Thank you very much.
My name is Nancy Daigneault. I'm a vice-president of the International Fur Federation with a responsibility for North and South America. I'd like to thank the chair and the committee for inviting me to testify today.
I will speak to you about the sustainable use of Canada's natural resources, trapping, and how it is an important element in environmental conservation. First I'd like to tell you a little bit about the International Fur Federation, the IFF for short.
The IFF has 49 member organizations that are trade or fur-farming associations. They come from 38 different countries from around the world. We're a diverse organization representing the interests of all sectors of the trade and we advocate with them at the local and international levels.
It's important to note that the IFF believes in sustainability, transparency, and accountability. We therefore ensure that all IFF members subscribe to our code of practice, which mandates that they respect and work on the relevant rules in their country for animal welfare, environmental standards, employment laws, corruption laws, international conventions, and treaties. We strongly believe in these principles and use them to guide us as we undertake various issues in different countries.
The IFF dedicates a sizeable amount of our yearly budget to the fur industry in Canada. This year, for example, we've allocated almost $400,000 to Canadian fur issues. This includes money to the Fur Institute of Canada for trap research, sustainable use, and sealing issues. We also commit a sizeable amount to agricultural issues and the fashion end of the trade spectrum. The IFF is proud to support the Canadian fur industry.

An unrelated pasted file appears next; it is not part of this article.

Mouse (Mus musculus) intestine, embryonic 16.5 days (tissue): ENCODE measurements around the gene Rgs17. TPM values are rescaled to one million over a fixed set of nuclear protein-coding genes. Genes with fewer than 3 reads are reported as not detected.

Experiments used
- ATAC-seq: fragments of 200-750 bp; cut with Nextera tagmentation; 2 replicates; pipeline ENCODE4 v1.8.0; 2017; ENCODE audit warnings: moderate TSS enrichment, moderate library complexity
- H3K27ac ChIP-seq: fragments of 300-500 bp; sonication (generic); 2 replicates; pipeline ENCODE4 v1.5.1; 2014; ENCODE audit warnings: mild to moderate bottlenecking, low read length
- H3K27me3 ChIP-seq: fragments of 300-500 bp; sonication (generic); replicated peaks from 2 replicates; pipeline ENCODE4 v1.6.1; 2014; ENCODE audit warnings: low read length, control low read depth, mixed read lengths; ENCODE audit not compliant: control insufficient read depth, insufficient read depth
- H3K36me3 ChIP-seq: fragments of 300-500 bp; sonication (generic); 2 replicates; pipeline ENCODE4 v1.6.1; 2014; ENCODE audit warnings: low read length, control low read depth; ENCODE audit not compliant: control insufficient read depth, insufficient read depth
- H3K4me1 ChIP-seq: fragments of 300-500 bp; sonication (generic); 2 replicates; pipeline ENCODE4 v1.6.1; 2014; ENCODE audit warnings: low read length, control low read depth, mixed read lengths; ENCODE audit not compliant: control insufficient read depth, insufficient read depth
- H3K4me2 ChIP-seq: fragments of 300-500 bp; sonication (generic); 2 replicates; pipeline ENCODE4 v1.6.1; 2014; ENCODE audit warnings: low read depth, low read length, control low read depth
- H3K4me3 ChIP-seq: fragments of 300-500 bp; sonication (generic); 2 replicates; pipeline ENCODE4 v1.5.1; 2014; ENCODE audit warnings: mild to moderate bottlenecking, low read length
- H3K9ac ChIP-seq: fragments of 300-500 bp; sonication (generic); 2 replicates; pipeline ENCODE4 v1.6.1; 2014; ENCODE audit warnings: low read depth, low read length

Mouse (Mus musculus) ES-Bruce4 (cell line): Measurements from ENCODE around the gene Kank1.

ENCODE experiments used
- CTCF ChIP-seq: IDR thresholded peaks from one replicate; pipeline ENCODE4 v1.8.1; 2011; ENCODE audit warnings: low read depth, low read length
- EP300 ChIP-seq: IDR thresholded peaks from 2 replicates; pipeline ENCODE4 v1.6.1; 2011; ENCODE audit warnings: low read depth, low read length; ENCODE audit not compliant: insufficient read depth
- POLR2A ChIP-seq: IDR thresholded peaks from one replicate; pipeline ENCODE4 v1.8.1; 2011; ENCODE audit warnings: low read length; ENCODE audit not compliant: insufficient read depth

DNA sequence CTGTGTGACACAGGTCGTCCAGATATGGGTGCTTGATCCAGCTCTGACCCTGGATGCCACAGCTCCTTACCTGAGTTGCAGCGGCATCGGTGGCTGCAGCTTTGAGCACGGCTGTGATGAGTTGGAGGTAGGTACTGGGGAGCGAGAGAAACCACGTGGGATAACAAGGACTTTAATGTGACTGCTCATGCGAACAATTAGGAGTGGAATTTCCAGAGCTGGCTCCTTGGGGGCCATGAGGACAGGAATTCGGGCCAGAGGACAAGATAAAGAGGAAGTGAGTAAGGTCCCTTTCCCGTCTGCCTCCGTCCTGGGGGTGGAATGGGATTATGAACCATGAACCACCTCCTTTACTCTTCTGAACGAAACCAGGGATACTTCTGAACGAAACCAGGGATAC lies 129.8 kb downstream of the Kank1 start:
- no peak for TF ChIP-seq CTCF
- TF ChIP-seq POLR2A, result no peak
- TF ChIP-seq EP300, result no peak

I want to outline for you today why trapping is so important in Canada and how it underpins the health of our environmental efforts. I'll outline for you how trapping is well regulated in Canada, why trapping helps to control diseases dangerous to people, how trappers help with the introduction of species that have been eliminated from various jurisdictions, and how Canada has become a real leader in international trap research. Finally, I will outline for you the dangers of not continuing on our progressive path of environmental conservation.
To begin, trapping is well regulated in Canada. Our trappers are educated, accountable, and knowledgeable about their work. All provinces regulate trapping. All trappers must pass a trapper's education course. They must be licensed. Most provinces have registered traplines along which trapping is permitted, and there are also open and closed seasons. The provinces further mandate when, where, and how to trap, and they carefully monitor the harvests every year. To become effective, the trapper has to learn about animal behaviour, wildlife habitats, types of traps, trap preparation, sets and lures for different animals, and of course the care of pelts.